In the ongoing, WhatsApp just enlisted a billion-strong army. Yesterday, the popular messaging service announced that it had enabled end-to-end encryption on the latest version of its app, providing a way for users to communicate that no one – not even WhatsApp – can intercept.
“End-to-end encryption helps make communication via WhatsApp private – sort of like a face-to-face conversation,” wrote WhatsApp founders Jan Koum and Brian Acton in a.
On most other chat apps, messages are only encrypted as they travel from user to server. This means that the company operating the service can potentially read them, or hand them over to law enforcement.
With end-to-end encryption now switched on, that won’t be possible for the billion worldwide users of WhatsApp, which is owned by Facebook.
Previously, WhatsApp offered end-to-end encryption in limited form, only for Android users, and not for group, picture or video messages. Now everyone who uses the service will be protected, provided they have updated to the latest version.
The move is sure to enrage governments fighting to access our data. The FBI recently withdrew a court case that sought to force Apple toof San Bernardino bomber Syed Rizwan Farook, after finding a third party able to break in through a security vulnerability. Even so, the months-long stand-off forced the issue to the fore.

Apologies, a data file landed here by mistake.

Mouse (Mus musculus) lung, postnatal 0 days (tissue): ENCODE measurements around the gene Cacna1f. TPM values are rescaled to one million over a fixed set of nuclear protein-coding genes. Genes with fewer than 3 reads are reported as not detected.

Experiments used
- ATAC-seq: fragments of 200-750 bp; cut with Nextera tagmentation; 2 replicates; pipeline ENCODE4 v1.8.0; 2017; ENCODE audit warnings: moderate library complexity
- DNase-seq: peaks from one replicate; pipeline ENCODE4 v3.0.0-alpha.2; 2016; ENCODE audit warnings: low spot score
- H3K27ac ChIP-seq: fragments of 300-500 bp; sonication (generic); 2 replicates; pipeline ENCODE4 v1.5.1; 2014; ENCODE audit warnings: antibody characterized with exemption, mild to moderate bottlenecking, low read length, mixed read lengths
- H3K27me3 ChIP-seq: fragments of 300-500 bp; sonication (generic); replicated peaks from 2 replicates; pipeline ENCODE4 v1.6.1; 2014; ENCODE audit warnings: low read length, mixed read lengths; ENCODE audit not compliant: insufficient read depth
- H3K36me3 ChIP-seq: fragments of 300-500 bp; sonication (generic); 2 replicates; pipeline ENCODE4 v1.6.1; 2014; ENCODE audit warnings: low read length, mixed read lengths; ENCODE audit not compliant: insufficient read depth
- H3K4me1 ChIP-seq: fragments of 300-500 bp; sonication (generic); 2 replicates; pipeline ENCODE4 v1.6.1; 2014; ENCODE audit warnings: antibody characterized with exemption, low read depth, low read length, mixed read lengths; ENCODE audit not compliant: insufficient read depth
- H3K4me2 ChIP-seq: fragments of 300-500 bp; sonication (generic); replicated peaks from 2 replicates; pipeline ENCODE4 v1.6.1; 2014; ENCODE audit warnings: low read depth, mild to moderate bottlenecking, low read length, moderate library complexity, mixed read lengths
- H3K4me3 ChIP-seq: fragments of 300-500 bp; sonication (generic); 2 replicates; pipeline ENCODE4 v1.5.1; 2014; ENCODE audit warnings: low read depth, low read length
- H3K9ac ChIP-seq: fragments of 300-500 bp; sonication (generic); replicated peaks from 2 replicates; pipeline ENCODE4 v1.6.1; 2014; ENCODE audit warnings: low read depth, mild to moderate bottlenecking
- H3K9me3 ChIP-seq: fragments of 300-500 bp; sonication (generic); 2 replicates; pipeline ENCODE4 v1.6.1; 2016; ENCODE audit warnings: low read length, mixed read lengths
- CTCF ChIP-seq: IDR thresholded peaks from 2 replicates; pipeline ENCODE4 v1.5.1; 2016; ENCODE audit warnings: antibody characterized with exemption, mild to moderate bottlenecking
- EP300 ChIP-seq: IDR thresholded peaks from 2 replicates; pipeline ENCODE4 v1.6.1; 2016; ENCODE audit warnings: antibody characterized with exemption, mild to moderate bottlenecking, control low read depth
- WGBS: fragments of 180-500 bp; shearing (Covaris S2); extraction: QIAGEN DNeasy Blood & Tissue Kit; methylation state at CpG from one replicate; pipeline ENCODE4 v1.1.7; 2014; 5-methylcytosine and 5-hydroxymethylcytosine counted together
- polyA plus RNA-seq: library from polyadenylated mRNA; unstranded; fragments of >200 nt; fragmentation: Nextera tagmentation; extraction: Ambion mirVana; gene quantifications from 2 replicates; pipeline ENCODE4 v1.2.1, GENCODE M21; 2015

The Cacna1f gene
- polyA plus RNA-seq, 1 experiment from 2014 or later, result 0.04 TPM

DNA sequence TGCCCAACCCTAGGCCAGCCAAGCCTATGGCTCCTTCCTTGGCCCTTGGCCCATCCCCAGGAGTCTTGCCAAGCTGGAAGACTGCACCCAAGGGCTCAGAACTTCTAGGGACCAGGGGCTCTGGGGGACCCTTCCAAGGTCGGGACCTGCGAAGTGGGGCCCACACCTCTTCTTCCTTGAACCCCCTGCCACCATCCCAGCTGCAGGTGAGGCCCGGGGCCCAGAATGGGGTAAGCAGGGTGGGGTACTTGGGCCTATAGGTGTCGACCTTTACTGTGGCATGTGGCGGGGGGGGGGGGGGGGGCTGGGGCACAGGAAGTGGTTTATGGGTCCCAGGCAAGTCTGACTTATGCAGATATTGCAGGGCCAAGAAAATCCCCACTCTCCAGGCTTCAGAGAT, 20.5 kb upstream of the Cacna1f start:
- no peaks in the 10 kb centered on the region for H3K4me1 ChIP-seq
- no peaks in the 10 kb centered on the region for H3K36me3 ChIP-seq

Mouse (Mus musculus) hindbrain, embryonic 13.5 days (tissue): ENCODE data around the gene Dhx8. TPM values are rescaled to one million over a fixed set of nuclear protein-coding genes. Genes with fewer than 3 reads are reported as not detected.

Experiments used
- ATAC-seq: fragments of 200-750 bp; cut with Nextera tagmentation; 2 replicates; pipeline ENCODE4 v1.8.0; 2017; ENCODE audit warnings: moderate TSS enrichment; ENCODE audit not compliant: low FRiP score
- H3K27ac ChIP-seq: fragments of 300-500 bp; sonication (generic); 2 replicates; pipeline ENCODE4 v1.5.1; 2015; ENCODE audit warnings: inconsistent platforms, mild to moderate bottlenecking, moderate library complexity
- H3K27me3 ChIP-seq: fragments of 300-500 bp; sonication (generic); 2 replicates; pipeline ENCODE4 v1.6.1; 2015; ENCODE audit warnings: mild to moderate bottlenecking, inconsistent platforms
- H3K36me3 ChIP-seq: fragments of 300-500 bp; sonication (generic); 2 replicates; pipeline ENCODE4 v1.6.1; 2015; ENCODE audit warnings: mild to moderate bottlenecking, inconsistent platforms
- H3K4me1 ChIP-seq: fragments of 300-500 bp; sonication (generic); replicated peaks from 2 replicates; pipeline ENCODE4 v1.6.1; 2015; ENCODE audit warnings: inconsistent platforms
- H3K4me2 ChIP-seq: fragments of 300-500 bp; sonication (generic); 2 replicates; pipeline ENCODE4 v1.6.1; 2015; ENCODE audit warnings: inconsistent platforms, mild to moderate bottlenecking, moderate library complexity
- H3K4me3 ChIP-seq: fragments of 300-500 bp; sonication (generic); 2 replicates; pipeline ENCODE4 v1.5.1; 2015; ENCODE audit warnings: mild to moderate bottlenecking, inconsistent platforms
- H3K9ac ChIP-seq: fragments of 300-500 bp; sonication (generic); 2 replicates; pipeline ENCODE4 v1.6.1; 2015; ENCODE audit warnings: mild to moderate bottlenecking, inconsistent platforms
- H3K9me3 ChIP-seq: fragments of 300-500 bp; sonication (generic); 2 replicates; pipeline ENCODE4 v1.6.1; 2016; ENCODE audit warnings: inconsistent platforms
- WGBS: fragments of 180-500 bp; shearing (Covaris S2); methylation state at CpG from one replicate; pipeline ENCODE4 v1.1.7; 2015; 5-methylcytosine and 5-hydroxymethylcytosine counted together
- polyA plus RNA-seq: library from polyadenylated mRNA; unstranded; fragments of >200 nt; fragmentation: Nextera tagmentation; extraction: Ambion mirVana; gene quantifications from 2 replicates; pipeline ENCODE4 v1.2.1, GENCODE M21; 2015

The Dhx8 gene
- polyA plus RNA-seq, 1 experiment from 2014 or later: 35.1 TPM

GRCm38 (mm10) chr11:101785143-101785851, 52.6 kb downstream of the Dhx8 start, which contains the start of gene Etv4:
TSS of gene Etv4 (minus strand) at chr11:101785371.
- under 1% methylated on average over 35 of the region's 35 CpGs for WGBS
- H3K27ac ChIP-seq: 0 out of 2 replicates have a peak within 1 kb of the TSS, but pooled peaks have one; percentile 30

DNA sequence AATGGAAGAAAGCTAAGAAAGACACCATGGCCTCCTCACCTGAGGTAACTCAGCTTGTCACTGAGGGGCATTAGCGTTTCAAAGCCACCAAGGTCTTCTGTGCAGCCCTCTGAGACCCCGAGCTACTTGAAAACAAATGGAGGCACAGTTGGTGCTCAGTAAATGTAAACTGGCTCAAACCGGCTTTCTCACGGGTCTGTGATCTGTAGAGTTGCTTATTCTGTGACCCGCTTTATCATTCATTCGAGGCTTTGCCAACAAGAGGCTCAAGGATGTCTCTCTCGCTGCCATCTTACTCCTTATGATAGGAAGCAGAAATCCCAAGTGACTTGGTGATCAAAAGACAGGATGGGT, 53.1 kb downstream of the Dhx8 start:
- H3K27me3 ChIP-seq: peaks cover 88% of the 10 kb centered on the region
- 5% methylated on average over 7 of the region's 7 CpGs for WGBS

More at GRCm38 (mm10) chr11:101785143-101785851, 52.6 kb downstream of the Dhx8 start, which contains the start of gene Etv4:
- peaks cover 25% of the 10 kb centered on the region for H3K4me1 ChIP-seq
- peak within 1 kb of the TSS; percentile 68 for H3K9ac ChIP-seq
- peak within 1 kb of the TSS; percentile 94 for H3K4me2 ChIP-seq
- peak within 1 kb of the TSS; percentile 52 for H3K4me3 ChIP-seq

Meanwhile, in the UK, the government is attempting to pass new laws governing surveillance, but thehas failed to clarify the exact responsibilities of companies that offer encrypted services. The current bill says that firms must remove encryption they have applied to customers’ messages when asked – though it is unclear whether the service provider or user is deemed to apply end-to-end encryption, given that the provider never has access to the encryption key.
Such issues have become even more pressing now that a billion people are using end-to-end encryption, and anyone with a smartphone can start communicating securely with no technical know-how.
Last year, a court in Brazil ordered phone companies to, after the company refused to hand over messages related to a drug-trafficking trial. After WhatsApp’s latest salvo, further clashes with governments seem inevitable.